37. Another feature of smoke-free legislation has been the issue of exemptions for certain categories of workplace, mainly those which are also in some way a person's dwelling place. Prisons, psychiatric institutions and residential care homes have fallen into this category. The residents of these institutions have a higher prevalence of smoking than the general population, and may face physical, mental and emotional difficulties in being prevented from smoking. We discuss this further in Chapter 6.

38. Comprehensive smoking bans have generally proved effective and popular with the public once they have been implemented. In the Republic of Ireland, studies have shown that levels of exposure to SHS among workers have been significantly reduced. The evidence from Ireland also suggests that levels of support increase as time goes by after the introduction of a ban. A survey one year after the ban came into force showed that 93% of respondents (including 80% of smokers) thought that it was a good idea, and 96% thought it had been a success. The introduction of the comprehensive smoking ban was also voted the 'high' of 2004 in a national poll by RTÉ (Radio Telefís Éireann, Ireland's public service broadcaster).[38]

39. Recent surveys carried out by the Office of National Statistics (ONS) suggested that 80% of the population in England supported a ban on smoking in workplaces, including restaurants, although less than 50% supported a complete ban on smoking in pubs and bars. However, the situation is changing rapidly. Ms Deborah Arnott, Director of ASH, told the Committee that in July 2005 UK respondents, when asked the same question as used in Ireland prior to the introduction of the comprehensive smoking ban there, showed higher levels of support in the UK (73%) than had existed in the Republic of Ireland before the smoking ban was introduced there (67%).[39]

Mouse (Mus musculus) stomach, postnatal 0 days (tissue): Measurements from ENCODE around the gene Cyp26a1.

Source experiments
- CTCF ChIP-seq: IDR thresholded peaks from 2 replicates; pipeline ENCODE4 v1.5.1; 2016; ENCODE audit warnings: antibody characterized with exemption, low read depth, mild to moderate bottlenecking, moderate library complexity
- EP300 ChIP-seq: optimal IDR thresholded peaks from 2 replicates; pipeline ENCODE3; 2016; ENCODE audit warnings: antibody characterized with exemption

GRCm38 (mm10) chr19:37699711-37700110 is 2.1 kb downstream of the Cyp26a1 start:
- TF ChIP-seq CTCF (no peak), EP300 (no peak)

40. The only solution to the problem of SHS exposure is to prohibit smoking in public places and workplaces, including licensed premises. This approach has found increasing favour with governments around the world, and public opinion in the UK is moving very quickly in its favour. Moreover, the experience of the Republic of Ireland shows that smoke-free legislation becomes even more popular once it has been introduced.

24   Q 316; for the view of the Gallaher Group, see Q 158. Back

25   Q 318 Back

26   Ev 19, Volume II. Back

27   Andrew Geens and Max Graham, No ifs or butts, Building Services Journal, March 2005. Back

28   Q 73 [Dame Carol Black] Back

29   Q 418 Back

30   Smoking ban in all public places and workplaces, 17 October 2005, The Federal Occupational Safety and Health Administration (OSHA) in the US and the American Conference of Government Industrial Hygienists (ASGIH) have concluded that even proposed new technologies, such as displacement ventilation systems, which may reduce secondhand smoke exposure levels by 90% still leave exposure levels which are 1,500 to 2,500 times the acceptable risk level for hazardous air pollutants (see HC Deb, 14 December 2005, col 2104W). Back

31   Q 73 [Dr Edwards] Back

32   ibid. Back

33   Qq 73 [Dr Edwards], 75, 83 [Dr Edwards]; for Dr Geens' response, see Ev 89, Volume III. Back

34   Q 510 Back

35   Q 454 Back

36   Smoking ban forced on Italy's cafes, 10 January 2005, Back

37   Cigar friendly New York, 21 April 2003, Back

38   Marie Killeen, Acting Director of Communications, Office of Tobacco Control, meeting with the Committee. Back

39   Q 429 and see Annex 2. Back

previous page contents next page

House of Commons home page Parliament home page House of Lords home page search page enquiries index

© Parliamentary copyright 2005
Prepared 19 December 2005